Last-minute vacated hearings in the Court of Protection

By David York, 8th November 2021

For many public observers in the Court of Protection, it will be a familiar experience to request access to a hearing, only to get an email response saying that the hearing has been vacated or adjourned.  

This leaves members of the public wondering what actually happened to that case –  and, most importantly, what happened to the person it relates to.

Sometimes a hearing is adjourned (moved to a later date). This might be because the Official Solicitor has not had time to get legal aid or receive instructions in time for the first hearing. 

The difference between “vacated” and “adjourned” usually relates to the stage at which the court agrees that the hearing should take place at a later point. A hearing is “vacated” typically where a request is made in advance that the hearing should be taken out of the list and a later date given. A hearing is usually “adjourned” where issues appear either in pre-hearing discussions or at the hearing itself where it becomes apparent that no substantive issues can be resolved and the judge agrees that the hearing will need to be adjourned to be dealt with on a later date. 

Hearings disappearing out of judges’ lists are not unusual. In an ideal world this would happen at very least a week before the hearing is due to take place, but there certainly are occasions where it might only be the day before the hearing or on the day of the hearing itself that it is removed from the list. Where this has happened, it is usually because an order has been agreed between the parties outside of court which has then been approved by the judge on the papers.

This applies most frequently to what are called “directions hearings”. These are hearings where the court is not being asked to make any substantive or final decisions on the case but is instead directing what needs to happen in the case (such as what evidence is required). Sometimes those hearings cannot be effective due to the fact that something may have happened that has blown any existing timetable off-course. Wherever this has happened the parties will have been able to agree what should happen next. It is an essential step in the process that whoever is representing P also agrees to those steps and ensures that whatever is being agreed is in their best interests.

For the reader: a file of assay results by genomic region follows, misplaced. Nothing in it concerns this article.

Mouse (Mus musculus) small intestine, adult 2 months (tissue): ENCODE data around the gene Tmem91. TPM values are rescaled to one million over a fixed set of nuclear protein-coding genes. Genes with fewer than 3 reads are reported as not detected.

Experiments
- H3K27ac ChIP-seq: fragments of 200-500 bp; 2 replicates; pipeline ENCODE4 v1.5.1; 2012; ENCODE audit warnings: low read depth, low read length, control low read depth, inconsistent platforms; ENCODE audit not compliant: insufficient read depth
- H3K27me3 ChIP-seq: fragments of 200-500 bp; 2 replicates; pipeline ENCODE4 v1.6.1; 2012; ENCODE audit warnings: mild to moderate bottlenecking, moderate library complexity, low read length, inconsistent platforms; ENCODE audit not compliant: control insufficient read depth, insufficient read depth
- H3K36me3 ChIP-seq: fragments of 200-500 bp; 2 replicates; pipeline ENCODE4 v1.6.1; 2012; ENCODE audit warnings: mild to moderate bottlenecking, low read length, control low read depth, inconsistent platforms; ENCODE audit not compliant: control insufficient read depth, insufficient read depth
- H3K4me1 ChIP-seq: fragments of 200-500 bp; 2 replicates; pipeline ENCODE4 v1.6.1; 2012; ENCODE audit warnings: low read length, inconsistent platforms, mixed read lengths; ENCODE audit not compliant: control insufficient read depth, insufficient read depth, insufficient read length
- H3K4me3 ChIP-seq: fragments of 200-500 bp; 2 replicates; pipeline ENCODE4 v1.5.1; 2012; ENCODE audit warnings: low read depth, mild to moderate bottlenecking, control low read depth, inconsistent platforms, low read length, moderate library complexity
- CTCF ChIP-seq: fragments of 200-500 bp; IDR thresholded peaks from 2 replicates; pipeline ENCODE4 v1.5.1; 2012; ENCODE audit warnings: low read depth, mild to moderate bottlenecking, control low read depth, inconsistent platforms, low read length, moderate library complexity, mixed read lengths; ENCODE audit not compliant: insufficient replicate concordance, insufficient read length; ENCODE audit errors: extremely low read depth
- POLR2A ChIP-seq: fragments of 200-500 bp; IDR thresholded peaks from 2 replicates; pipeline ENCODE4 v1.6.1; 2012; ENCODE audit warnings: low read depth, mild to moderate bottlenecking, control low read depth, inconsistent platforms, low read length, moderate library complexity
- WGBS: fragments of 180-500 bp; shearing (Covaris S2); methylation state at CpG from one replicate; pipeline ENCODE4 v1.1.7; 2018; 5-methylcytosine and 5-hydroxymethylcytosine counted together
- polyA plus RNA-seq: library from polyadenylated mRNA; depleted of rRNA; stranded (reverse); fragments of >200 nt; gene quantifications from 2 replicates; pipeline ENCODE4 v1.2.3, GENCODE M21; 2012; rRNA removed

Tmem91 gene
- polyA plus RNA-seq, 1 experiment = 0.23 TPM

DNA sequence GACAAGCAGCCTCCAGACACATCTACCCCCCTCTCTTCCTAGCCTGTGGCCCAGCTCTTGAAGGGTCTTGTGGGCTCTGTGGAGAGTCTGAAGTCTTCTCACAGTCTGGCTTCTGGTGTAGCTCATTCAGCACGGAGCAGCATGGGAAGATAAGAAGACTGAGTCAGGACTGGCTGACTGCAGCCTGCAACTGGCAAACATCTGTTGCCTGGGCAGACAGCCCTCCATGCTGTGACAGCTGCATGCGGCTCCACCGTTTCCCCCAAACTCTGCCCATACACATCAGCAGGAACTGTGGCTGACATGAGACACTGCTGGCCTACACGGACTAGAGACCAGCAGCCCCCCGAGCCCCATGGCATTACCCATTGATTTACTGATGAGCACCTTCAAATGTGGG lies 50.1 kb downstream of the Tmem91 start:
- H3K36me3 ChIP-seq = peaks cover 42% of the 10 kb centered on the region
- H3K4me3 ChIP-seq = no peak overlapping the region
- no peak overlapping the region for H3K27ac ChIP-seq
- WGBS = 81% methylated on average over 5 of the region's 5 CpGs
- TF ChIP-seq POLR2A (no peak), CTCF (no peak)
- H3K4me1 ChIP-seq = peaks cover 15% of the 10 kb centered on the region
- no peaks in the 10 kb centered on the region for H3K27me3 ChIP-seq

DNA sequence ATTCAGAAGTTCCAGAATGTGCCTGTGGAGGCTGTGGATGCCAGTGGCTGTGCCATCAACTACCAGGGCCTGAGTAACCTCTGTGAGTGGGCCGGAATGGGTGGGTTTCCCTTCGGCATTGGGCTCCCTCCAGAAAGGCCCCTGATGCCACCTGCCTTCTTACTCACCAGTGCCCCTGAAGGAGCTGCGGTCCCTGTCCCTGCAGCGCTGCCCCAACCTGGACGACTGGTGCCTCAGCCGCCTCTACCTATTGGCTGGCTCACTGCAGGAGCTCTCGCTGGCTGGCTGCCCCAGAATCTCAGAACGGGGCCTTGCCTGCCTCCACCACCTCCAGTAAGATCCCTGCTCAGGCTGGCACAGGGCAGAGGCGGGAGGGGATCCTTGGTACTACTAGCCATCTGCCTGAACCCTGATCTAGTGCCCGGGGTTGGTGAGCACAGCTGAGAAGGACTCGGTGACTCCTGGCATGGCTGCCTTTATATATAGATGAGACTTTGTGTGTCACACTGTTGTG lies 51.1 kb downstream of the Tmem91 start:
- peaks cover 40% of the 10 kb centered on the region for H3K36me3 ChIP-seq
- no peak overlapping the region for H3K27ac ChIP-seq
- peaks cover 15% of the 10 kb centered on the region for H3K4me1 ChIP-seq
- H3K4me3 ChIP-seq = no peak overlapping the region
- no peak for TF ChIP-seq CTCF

Often the genesis of an application to vacate a hearing can go back days or weeks. Between hearings there will have been various forms of evidence exchanged between the parties consisting of witness statements, reports, assessments, all of which contribute towards the developing picture of the case. Sometimes the evidence that is expected can be late; sometimes it can be that it gives rise to further questions that will take some time to answer. It may be that there has been a material change in the facts of the case, or a substantial change in P’s circumstances, which can be as simple as them moving to another address or potentially new evidence appearing in respect of their mental capacity. 

Alternatively, it can be that with a review of all of the evidence the parties can agree between themselves what should happen next or that the case should be concluded. It can sometimes take days for the terms of an order to be agreed between the parties as it goes through many different incarnations until it reaches a state that everyone agrees to. At that stage it is lodged with the court with an application requesting that the order be approved by the judge and the hearing be vacated.